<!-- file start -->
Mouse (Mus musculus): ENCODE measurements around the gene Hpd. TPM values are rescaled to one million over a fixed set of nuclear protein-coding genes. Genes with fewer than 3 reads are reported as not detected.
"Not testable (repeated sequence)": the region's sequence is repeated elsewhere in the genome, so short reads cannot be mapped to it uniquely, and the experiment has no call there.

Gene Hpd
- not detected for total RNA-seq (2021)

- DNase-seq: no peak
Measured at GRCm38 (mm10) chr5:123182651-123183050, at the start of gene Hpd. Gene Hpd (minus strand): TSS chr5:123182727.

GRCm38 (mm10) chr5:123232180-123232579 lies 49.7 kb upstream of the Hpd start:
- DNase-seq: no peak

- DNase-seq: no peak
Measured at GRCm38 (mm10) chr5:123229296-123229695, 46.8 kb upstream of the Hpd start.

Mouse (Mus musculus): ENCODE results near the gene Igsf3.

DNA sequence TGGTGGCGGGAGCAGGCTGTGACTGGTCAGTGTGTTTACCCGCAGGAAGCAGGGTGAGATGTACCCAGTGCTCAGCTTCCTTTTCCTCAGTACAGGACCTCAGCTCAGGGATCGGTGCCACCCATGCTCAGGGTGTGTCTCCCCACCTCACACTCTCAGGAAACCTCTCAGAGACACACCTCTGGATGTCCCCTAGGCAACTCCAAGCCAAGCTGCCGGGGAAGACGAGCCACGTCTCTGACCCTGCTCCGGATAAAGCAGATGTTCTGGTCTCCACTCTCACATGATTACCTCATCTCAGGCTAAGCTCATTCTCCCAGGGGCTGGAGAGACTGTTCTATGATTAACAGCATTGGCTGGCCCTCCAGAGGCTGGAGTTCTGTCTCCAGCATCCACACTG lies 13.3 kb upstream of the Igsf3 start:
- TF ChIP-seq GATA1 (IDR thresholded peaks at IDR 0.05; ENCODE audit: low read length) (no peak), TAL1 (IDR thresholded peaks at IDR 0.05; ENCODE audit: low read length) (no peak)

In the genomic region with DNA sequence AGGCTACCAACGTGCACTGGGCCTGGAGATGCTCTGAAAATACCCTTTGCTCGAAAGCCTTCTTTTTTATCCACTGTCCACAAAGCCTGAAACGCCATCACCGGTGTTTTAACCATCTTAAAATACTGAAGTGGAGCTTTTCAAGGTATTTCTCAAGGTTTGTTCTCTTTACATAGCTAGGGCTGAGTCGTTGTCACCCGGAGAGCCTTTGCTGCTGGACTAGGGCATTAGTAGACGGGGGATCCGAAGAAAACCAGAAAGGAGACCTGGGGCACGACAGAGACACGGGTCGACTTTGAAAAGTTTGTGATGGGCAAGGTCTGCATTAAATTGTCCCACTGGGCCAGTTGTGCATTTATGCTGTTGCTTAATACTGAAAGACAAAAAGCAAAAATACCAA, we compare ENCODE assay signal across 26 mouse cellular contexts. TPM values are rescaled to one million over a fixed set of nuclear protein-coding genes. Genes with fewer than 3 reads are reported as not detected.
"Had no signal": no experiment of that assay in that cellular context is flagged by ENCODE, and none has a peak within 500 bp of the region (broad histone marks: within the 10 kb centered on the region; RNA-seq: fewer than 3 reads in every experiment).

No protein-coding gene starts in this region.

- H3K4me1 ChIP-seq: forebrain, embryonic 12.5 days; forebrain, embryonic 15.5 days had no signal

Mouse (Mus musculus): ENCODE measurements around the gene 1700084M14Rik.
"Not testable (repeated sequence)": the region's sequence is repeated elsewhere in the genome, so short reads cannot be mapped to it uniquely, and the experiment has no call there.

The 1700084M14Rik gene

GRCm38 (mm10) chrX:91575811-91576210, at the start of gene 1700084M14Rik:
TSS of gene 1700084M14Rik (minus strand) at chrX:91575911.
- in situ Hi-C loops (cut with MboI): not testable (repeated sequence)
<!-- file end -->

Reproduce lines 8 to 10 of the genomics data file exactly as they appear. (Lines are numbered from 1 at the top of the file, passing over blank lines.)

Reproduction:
- DNase-seq: no peak

- DNase-seq: no peak
Measured at GRCm38 (mm10) chr5:123229296-123229695, 46.8 kb upstream of the Hpd start.